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Taipei's Name Game

It's Time to Let Taiwan Be Taiwan

Taiwanese President Tsai Ing-wen speaks on the phone with U.S. President-elect Donald Trump, December 2016. Reuters

First the phone call, then the bombshell. On December 2, Donald Trump reversed 37 years of American foreign policy by taking a ten-minute congratulatory phone call from Taiwanese President Tsai Ing-wen. Yesterday, he went further, announcing that he doesn’t know “why we [the United States] have to be bound by a One China policy unless we make a deal with China having to do with other things, including trade.”

Trump’s official position is still unclear, but his comments indicate that on the issue of Taiwan, he may favor changing a status quo that has persisted for nearly four decades. The current version of the United States’ One China policy, which holds that there is only one legitimate government of China, dates to 1979, when the United States recognized the communist government in Beijing while breaking off formal diplomatic ties with the nationalist government in Taipei.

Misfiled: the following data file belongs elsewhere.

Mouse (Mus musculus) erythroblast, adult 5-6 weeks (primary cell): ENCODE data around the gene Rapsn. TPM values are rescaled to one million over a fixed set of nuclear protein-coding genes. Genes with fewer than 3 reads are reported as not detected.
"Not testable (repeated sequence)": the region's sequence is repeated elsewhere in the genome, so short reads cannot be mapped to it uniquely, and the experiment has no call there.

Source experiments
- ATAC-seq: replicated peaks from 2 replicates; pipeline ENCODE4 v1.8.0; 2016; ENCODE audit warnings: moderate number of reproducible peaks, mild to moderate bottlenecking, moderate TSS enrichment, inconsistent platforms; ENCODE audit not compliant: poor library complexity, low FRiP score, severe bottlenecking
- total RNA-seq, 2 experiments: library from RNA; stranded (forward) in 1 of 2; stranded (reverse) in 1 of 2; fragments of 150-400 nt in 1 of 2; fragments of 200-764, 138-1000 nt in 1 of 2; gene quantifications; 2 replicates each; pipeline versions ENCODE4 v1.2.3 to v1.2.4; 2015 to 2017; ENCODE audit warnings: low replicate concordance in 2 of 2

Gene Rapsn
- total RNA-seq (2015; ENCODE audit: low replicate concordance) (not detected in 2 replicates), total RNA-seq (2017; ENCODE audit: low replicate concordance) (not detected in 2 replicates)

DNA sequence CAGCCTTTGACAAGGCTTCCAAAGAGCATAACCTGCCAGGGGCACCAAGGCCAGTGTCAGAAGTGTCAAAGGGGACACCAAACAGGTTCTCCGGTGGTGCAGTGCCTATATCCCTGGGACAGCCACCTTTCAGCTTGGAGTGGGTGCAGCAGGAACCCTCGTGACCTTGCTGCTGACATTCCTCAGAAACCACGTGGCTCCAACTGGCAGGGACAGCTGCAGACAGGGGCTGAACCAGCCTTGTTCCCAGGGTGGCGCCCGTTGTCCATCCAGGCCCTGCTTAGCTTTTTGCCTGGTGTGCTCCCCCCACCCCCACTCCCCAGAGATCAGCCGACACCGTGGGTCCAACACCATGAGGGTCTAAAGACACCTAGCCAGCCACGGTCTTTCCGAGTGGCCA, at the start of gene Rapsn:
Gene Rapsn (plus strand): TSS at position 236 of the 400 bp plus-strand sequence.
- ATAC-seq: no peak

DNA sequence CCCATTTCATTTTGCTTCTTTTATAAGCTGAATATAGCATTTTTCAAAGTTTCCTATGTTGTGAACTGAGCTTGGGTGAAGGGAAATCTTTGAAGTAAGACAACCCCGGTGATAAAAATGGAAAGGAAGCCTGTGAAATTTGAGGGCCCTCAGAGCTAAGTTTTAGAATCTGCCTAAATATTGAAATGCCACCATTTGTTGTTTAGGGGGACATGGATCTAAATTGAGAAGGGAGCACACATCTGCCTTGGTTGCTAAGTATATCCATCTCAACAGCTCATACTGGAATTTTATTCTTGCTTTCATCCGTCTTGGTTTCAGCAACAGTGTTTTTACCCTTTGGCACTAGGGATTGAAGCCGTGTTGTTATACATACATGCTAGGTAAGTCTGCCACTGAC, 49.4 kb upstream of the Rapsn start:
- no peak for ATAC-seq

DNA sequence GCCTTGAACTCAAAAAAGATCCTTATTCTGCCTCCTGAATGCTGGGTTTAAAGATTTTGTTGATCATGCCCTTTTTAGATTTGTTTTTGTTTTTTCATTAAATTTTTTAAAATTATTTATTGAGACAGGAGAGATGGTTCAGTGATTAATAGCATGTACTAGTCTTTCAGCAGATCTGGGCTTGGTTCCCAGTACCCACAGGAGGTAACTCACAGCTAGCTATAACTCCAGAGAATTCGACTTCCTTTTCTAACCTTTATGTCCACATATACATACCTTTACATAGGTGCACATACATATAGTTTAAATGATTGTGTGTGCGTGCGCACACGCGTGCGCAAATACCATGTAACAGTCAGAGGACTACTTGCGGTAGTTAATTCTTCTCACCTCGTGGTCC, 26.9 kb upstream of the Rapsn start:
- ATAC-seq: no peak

At the time, Taiwan was still

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